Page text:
6. Sticking to it.“Good liars stick to the true parts of their story as much as possible and insert lies at key points.”
Good liars stick to the true parts of their story as much as possible and insert lies at key points. If you suspect you're being lied to, don't be fooled into thinking that the whole story is true, even if you can confirm that parts of it are true.

7. Derailed by details. Liars often try to divert you from their falsehoods by detailing you to death. They'll get you so bogged down by the minutiae of the story that you lose track of what they're saying or you get tired of listening. Never hesitate to ask for clarification if the story seems confusing or doesn't add up.

8. It's not me, it's you! If you catch someone in a lie, they'll frequently try to turn it back on you. "You must be crazy. I never said that!" or "You must have memory loss because that's not the way it happened."

What do you do when you suspect someone you're dating is repeatedly lying to you? In order to feel more secure in the relationship, let them know that even though the truth can hurt, you want to deal with things honestly and openly. The truth will ultimately be better than losing trust and being devastated by lies.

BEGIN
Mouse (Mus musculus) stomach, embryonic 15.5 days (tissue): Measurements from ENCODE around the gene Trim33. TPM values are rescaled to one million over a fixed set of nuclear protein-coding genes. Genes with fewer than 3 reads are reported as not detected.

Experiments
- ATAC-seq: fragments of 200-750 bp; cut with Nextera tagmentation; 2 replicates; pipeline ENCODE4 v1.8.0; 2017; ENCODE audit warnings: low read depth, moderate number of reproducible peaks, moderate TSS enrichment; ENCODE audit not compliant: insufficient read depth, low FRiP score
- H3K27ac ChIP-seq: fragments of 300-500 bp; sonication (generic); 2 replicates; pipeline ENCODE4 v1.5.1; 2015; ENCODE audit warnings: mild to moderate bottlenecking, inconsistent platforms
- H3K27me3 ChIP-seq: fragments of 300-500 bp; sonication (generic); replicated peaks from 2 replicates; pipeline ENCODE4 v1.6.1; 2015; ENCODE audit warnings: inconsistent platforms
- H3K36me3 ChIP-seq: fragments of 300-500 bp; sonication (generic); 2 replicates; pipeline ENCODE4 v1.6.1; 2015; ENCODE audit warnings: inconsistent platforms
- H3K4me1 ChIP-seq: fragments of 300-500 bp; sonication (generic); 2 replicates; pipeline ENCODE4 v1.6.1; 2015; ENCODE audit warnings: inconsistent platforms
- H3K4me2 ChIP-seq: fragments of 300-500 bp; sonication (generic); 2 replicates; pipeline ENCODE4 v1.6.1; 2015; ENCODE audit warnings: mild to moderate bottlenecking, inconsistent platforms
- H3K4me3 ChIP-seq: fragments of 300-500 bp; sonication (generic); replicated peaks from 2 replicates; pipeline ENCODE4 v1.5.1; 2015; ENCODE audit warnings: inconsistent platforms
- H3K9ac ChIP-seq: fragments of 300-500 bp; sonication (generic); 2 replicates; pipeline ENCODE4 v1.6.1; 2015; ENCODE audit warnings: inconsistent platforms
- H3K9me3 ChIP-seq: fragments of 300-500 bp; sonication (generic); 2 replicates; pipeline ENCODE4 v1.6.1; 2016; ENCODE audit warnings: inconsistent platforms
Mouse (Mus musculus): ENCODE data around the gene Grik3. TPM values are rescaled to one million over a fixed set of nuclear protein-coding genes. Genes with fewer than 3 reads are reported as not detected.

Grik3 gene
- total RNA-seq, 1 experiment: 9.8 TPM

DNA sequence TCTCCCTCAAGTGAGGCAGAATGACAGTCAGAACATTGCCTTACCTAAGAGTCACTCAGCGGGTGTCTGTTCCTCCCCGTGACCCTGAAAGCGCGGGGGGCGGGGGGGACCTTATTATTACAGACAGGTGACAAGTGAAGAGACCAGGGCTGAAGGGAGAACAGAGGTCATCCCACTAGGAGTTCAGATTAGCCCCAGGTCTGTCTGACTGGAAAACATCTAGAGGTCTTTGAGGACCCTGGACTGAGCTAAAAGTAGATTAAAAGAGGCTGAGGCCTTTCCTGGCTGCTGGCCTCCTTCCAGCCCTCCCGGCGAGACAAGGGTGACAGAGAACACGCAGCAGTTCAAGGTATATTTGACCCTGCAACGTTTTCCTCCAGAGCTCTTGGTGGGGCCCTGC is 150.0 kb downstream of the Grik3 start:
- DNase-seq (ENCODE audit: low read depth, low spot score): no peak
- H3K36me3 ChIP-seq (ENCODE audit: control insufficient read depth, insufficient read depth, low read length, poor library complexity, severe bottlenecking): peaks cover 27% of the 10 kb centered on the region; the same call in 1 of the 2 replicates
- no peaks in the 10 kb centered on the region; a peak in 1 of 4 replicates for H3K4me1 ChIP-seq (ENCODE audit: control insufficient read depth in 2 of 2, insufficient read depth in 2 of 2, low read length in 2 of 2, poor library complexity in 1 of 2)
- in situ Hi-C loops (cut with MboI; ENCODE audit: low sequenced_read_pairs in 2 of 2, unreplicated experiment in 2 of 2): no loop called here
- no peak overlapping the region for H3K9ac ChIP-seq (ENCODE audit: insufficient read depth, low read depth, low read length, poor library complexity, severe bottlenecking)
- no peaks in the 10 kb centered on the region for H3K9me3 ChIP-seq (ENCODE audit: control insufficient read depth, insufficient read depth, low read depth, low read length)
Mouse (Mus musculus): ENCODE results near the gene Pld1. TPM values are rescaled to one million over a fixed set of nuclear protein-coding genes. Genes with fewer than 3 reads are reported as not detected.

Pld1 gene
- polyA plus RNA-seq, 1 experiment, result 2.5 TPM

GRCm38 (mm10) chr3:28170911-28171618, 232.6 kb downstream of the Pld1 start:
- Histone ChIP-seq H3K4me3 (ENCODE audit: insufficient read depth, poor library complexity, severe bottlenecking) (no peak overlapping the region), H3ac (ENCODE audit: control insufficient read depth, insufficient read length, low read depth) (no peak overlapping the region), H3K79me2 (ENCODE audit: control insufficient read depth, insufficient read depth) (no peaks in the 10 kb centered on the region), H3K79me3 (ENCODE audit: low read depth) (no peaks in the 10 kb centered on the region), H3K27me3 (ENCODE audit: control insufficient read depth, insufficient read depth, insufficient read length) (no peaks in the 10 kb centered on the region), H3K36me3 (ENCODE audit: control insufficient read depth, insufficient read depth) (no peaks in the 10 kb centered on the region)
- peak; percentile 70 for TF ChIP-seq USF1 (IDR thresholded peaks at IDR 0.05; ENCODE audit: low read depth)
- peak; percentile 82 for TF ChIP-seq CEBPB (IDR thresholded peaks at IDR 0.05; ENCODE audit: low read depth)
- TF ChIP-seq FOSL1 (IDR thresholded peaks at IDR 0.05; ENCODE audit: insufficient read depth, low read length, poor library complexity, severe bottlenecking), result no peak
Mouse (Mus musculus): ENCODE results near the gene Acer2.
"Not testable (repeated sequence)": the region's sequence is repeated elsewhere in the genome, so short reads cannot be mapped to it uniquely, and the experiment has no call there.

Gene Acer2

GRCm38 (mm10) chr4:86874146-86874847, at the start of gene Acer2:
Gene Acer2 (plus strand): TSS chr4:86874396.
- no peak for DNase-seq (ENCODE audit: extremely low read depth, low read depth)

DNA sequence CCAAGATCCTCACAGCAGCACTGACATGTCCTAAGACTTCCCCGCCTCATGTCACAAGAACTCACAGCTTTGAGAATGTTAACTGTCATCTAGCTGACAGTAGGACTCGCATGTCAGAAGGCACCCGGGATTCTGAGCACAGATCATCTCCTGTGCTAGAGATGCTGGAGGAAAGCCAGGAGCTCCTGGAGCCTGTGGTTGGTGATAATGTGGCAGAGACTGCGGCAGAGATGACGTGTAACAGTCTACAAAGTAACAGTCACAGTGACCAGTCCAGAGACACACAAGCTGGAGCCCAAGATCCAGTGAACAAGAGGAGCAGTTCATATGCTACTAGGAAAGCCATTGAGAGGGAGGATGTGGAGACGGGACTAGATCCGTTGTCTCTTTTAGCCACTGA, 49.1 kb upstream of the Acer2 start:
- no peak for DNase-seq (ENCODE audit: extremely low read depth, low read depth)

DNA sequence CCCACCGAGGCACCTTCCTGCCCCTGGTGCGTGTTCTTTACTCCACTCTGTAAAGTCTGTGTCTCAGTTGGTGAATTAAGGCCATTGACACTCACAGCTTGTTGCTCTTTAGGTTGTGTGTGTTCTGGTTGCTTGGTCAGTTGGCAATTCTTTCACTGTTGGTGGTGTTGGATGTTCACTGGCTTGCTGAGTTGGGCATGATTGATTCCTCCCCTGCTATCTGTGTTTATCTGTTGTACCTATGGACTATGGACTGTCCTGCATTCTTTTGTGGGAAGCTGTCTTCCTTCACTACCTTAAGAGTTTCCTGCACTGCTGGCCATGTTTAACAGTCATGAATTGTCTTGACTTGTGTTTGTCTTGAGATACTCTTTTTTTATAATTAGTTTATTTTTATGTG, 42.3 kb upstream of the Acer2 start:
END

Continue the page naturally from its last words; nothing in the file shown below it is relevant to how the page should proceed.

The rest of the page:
The more people lie and get away with it, the more lies they tell. Stop the cycle by confronting the lies!

Not bad. Certainly good advice. But is a liar going to 'fess up with confrontation? The types of lies you need to be on the lookout for are really the ones that will personally affect you, do you damage. And to protect yourself from those you don't need to confront anyone. You have to know you, then cut bait when you know that the you could get hurt.

The story

I went to college with FD but didn't know him. I thought he was cute from across a crowded room. He didn't know I was alive, and there was no way I was going to do anything about that. One day we met in line somewhere and he flirted and took my phone number, and within a very short time we were both pretty sure we should get married. Fast, if possible.

Fast didn't happen, of course. You have to get the hall, and the band, and the photographer. Petty details.

Not that I'm recommending this, by the way, jumping into a committed relationship without premarital therapy. In retrospect it's obvious we were very lucky that we hadn't completely bamboozled, blinded one another to our respective tragic flaws.

So I went home for a weekend and for some reason told my parents about this. I thought they would be happy about it. Isn't that what you send your kid off to college to do? Find a spouse? That old M.R.S. degree?

Instead I got these funny looks.